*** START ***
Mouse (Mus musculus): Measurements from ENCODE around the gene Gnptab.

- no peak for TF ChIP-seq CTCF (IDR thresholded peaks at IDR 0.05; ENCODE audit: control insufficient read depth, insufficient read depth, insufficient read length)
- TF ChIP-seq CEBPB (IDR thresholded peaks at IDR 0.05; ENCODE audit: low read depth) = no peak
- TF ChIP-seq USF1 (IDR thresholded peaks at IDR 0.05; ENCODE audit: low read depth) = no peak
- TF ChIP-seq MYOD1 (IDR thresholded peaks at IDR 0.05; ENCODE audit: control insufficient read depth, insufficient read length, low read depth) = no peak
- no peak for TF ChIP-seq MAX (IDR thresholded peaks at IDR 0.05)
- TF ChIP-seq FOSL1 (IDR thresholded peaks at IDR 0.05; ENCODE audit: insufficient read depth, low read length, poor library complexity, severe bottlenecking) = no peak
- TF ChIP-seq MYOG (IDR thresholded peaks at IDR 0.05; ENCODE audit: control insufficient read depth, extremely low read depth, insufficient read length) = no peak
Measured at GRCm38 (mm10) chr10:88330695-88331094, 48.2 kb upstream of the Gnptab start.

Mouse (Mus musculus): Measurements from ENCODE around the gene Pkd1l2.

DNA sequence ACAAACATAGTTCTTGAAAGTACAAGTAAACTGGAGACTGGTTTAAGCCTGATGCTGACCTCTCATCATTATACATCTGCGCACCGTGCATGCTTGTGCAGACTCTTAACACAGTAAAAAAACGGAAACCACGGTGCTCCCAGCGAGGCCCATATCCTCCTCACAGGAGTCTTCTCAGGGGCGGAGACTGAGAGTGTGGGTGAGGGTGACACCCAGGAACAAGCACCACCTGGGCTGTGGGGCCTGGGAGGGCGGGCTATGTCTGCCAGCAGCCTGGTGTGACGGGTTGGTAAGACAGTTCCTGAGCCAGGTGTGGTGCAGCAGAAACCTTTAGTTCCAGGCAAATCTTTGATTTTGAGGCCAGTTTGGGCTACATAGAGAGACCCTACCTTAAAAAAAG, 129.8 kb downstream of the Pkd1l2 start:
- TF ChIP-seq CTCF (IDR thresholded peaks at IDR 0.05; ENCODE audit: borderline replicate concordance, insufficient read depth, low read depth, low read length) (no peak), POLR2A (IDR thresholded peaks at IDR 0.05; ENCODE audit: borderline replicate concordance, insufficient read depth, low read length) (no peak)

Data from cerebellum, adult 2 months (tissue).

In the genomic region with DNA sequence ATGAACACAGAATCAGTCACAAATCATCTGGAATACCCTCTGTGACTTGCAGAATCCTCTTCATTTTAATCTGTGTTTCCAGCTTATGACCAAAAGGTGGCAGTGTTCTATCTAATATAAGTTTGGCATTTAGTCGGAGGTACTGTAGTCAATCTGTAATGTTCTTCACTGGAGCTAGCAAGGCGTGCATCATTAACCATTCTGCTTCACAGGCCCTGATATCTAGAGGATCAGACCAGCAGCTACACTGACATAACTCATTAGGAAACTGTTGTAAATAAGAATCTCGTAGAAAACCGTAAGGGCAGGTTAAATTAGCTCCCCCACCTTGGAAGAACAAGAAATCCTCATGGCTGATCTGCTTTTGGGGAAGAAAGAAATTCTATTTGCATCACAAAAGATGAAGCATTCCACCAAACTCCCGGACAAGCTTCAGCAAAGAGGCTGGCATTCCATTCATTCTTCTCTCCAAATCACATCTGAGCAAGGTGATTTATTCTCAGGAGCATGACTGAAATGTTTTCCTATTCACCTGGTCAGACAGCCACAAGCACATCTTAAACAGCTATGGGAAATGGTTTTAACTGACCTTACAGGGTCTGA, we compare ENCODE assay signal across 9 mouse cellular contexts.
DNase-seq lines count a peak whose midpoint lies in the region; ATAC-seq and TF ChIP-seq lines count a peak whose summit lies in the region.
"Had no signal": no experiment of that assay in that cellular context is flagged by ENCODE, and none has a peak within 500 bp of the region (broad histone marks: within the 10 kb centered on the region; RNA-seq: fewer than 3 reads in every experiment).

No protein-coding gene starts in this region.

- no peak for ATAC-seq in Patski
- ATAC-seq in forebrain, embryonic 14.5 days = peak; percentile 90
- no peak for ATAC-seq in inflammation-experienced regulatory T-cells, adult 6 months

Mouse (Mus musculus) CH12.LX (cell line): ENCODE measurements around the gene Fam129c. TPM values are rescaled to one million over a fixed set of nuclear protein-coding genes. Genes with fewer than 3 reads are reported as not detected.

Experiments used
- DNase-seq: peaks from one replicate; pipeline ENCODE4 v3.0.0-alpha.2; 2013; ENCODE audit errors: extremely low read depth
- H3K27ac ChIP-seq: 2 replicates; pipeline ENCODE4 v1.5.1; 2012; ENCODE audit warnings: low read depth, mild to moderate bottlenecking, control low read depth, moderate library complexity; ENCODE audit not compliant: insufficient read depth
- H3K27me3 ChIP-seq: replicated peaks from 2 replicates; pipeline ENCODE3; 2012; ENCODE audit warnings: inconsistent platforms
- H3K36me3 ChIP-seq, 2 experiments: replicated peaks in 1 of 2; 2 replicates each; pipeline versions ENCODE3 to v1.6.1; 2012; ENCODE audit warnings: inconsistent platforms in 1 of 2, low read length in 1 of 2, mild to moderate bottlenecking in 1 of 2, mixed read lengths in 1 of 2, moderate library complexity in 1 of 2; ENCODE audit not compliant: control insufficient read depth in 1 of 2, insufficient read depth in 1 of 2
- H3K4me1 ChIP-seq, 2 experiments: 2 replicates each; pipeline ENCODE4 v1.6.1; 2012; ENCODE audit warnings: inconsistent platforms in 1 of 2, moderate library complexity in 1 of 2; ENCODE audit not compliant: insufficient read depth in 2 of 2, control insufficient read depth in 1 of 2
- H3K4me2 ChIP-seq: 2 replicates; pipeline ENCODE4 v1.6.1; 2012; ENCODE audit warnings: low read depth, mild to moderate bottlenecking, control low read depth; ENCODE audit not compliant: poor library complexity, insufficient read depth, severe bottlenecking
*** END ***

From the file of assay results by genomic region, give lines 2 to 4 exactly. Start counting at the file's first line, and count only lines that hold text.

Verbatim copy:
- no peak for TF ChIP-seq CTCF (IDR thresholded peaks at IDR 0.05; ENCODE audit: control insufficient read depth, insufficient read depth, insufficient read length)
- TF ChIP-seq CEBPB (IDR thresholded peaks at IDR 0.05; ENCODE audit: low read depth) = no peak
- TF ChIP-seq USF1 (IDR thresholded peaks at IDR 0.05; ENCODE audit: low read depth) = no peak